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In 5 words, Warren Buffett just learned a remarkable lesson in holding yourself accountable

In the investment world, Berkshire Hathaway’s annual shareholder meeting is a special event. For most companies, the annual meeting is mainly a formality, with a small number of shareholders present and voting on proposals. Most shareholders are not present, and unless there is a particularly thorny proposal, nothing exciting is said or done.

Apple, for example, doesn’t even hold an in-person meeting. If you are a shareholder and want to attend, you must do so online. The same goes for Google’s annual meeting. In contrast, Berkshire Hathaway’s meeting took place Saturday at the CHI Health Center Arena, which seats just under 20,000 people. Shareholders lined up overnight to participate in the event.

The reason all these people come to what Berkshire CEO Warren Buffett affectionately calls “the Woodstock of capitalism” is to hear his opinions on the company’s investments, along with his general thoughts on business and what’s happening in the world. After all, he is the ‘Oracle of Omaha’. What is an oracle without an audience?

One of the things that stood out most during this year’s daylong question-and-answer session was Buffet’s revelation that he had sold the entire stake he acquired in Paramount starting in 2022.

Berkshire Hathaway was the largest non-voting shareholder in the entertainment company when it acquired a $2.6 billion stake. It later added more shares, but Paramount has struggled over the past two years and its shares are now worth less than half since Buffett first got involved. In February, the company announced that it was selling its stake at a loss.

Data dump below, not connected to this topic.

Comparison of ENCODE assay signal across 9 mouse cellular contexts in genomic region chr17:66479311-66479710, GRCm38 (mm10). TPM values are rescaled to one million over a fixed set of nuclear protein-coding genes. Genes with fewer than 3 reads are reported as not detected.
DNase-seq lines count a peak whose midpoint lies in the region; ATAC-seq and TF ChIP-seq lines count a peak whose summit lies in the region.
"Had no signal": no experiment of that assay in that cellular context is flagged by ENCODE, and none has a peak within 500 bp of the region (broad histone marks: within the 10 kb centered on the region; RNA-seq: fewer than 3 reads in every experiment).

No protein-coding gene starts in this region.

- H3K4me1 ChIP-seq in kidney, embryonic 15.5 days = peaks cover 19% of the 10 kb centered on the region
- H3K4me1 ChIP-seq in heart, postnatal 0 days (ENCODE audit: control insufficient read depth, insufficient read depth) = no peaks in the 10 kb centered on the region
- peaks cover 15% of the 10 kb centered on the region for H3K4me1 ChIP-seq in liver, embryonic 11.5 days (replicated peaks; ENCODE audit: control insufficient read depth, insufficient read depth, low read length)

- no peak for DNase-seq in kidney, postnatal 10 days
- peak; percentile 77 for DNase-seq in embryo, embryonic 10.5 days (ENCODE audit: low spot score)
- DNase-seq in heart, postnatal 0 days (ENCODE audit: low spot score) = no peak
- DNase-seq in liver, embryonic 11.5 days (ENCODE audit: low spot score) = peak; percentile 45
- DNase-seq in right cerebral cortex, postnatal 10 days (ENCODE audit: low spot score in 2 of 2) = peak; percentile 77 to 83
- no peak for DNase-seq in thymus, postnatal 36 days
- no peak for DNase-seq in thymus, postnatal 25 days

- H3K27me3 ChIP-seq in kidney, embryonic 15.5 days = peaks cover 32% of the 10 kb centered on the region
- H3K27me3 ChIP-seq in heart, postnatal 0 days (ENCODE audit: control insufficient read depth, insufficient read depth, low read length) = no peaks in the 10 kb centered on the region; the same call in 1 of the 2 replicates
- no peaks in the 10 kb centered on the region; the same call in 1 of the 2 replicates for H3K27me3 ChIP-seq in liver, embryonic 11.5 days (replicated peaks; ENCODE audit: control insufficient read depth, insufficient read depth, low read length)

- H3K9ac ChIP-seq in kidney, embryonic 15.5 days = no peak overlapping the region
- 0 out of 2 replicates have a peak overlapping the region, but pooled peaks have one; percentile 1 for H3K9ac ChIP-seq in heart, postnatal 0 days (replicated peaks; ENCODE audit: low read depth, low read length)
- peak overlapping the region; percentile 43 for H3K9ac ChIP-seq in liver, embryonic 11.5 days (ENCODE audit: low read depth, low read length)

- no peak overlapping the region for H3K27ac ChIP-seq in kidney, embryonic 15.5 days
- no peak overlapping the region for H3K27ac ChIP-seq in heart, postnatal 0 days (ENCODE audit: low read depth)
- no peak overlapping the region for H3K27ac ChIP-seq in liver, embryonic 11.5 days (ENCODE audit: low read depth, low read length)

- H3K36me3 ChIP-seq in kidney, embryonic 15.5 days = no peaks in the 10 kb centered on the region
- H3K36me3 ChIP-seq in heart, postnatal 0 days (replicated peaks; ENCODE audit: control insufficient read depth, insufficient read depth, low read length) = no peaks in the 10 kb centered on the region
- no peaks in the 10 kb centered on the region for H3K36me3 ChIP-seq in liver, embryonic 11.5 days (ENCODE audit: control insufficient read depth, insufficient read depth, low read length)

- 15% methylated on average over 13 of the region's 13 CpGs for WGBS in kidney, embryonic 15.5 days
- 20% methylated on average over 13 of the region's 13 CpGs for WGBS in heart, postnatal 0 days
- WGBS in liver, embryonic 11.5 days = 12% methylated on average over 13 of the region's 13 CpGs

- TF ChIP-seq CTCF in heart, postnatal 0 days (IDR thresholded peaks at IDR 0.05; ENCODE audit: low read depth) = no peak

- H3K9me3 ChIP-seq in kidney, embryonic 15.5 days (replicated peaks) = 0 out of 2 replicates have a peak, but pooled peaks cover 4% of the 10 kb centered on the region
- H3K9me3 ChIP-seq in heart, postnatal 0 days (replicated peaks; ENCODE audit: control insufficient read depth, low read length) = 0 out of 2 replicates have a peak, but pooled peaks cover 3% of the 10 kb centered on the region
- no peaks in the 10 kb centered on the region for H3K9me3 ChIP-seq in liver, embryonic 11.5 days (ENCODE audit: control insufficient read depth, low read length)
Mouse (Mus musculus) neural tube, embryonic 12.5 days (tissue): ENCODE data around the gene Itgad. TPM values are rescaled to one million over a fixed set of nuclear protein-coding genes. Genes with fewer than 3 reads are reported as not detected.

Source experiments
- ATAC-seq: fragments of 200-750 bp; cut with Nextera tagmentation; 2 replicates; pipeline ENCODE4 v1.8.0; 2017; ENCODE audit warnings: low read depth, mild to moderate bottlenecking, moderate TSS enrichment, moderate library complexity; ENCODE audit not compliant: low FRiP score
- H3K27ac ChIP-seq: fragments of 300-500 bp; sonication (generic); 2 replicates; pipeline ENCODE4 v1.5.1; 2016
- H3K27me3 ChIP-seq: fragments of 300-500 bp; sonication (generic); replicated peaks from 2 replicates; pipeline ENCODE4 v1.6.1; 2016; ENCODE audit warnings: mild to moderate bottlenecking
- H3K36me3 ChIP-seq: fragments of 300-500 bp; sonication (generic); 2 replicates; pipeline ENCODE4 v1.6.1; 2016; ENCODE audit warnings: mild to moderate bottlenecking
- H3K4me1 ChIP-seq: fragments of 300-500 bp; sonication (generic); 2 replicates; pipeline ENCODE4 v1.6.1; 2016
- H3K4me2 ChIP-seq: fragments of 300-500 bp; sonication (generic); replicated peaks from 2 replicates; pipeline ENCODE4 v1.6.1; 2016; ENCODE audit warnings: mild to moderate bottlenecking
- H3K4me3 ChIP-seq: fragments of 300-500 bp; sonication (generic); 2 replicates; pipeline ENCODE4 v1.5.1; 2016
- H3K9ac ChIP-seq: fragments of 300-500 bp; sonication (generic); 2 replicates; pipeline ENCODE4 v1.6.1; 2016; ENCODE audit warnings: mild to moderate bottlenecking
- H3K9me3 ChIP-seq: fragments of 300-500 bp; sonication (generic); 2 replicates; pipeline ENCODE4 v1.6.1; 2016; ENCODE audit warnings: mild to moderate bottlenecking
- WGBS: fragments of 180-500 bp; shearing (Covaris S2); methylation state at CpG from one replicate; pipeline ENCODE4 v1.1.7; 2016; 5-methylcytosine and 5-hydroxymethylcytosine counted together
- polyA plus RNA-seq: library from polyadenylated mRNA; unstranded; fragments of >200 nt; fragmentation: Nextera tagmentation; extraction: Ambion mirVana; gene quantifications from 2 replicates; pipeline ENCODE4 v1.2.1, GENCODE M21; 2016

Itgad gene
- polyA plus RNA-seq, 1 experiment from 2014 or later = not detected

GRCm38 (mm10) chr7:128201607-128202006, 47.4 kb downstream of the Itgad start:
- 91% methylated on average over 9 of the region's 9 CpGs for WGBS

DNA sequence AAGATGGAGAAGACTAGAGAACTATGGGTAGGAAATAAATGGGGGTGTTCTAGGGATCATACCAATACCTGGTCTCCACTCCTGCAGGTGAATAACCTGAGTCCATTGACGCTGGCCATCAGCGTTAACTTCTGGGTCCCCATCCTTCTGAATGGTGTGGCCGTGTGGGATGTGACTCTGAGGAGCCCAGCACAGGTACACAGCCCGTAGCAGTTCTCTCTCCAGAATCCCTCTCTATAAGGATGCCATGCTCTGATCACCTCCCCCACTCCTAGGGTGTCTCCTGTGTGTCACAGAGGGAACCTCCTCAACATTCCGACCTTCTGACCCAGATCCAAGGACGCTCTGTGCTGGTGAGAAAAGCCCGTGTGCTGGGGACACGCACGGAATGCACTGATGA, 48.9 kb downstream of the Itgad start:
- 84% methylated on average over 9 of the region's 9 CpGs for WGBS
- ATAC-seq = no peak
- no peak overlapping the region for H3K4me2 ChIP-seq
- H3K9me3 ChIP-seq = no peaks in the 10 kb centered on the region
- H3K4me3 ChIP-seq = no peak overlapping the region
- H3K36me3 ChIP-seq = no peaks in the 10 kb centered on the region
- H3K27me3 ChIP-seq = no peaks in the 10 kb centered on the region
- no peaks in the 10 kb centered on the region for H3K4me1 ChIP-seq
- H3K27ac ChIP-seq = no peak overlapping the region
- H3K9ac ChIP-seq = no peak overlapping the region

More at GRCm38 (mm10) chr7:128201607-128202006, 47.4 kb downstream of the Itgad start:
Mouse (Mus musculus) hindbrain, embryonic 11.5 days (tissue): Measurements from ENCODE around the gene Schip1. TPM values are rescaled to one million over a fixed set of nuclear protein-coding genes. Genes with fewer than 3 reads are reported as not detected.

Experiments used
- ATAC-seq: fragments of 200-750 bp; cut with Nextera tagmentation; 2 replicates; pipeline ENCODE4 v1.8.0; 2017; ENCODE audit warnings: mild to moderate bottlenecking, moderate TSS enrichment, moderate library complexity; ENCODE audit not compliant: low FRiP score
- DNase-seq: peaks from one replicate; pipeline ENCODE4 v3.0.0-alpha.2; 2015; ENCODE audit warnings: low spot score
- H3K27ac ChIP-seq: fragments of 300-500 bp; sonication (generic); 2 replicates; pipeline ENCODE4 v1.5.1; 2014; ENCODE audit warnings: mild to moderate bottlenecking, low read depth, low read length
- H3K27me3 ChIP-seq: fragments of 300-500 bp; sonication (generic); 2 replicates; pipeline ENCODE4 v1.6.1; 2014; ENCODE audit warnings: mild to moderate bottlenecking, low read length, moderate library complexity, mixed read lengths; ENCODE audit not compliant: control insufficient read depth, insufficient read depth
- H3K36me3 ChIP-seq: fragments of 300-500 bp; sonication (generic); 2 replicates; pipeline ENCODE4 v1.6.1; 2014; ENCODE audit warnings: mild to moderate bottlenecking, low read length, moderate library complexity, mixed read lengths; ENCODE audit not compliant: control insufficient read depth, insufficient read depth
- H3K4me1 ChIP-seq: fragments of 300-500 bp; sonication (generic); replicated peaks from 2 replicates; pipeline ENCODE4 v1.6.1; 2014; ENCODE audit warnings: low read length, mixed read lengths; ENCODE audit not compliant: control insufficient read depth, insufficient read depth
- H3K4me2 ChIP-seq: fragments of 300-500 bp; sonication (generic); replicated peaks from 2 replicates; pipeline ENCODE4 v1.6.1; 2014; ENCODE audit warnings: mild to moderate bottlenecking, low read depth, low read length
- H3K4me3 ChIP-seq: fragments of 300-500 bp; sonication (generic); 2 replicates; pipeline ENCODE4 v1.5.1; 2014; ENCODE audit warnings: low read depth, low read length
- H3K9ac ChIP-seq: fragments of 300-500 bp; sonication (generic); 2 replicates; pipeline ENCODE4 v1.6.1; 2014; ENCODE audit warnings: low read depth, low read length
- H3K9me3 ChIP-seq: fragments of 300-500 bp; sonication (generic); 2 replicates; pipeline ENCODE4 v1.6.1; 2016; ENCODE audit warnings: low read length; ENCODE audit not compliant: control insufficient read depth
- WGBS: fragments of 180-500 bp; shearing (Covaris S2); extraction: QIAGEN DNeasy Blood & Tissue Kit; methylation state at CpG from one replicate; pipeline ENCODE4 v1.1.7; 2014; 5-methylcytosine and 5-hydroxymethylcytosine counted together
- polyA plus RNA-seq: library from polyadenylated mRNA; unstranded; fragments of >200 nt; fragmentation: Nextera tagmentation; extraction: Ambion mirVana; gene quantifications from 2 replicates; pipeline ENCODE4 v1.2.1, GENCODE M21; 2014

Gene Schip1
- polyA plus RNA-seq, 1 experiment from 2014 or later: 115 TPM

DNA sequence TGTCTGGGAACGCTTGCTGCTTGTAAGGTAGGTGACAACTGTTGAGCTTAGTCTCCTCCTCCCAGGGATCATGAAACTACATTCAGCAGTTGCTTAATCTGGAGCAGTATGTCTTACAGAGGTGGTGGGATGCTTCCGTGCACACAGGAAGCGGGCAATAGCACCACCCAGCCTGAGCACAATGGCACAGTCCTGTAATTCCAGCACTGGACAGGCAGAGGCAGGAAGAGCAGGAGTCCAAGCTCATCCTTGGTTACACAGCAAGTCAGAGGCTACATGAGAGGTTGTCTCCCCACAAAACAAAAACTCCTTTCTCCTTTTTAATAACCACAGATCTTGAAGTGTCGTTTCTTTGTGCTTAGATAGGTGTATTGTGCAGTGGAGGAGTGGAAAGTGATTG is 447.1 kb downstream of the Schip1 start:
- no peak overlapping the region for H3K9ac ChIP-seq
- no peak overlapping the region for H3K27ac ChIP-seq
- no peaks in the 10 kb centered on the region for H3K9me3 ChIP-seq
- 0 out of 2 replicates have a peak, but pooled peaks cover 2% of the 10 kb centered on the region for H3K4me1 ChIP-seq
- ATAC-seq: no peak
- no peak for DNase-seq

On Saturday, Buffett explained the decision to leave Paramount. “We sold everything and we lost quite a bit of money, and that happens in this industry,” Buffett said. “I was 100 percent responsible.”

With just five words, Buffett taught everyone a lesson far more valuable than picking stocks. Instead, he learned a lesson about holding yourself accountable for the decisions you make. Of all the things you can learn about how Buffet thinks, perhaps the most revealing is the way he views mistakes.

“I was 100 percent responsible for the Paramount decision,” Buffett said. One reason he probably felt the need to clarify was that there had been speculation that his deputies had been responsible, but Buffet wanted people to know that he was the only person to blame.

That’s not normal by the way. CEOs in particular – and leaders in general – tend to be very quick to take credit, but slow to take responsibility. It’s easy to take credit when everything goes well, but no one wants to take the blame when it doesn’t.

Of course, Buffett has spent decades earning credibility and trust. The people who trust him with their money do so because he has a track record. Sure, some bets don’t work, but no one is calling for Buffet to be fired if one of those bets costs the company a billion dollars. It’s a lot easier to take the blame when you know you can absorb it.

“I think I’m smarter now than I was a few years ago,” Buffett said. “I also think I’m poorer for acquiring the knowledge the way I did. I want to be very clear that a) we lost money on Paramount, and b) I did it all by myself, folks.”

I think there are two takeaways here. First, it’s refreshing to hear a leader holding themselves accountable for their decisions. Of course, Buffett is not your typical leader, but I think anyone who leads a team can learn from his example. It takes a strong leader to say, “Hey, I did that, and I was wrong. Here’s what I learned, but if you want to point the finger at someone, point it at me.”

Second, every leader makes mistakes. Even Buffett, who is widely considered the best at choosing the right companies to invest in, doesn’t always get it right. That is not the expectation, by the way. The expectation is that you are responsible for the way you lead, whether you do it right or wrong.

The opinions expressed here by columnists are their own, not those of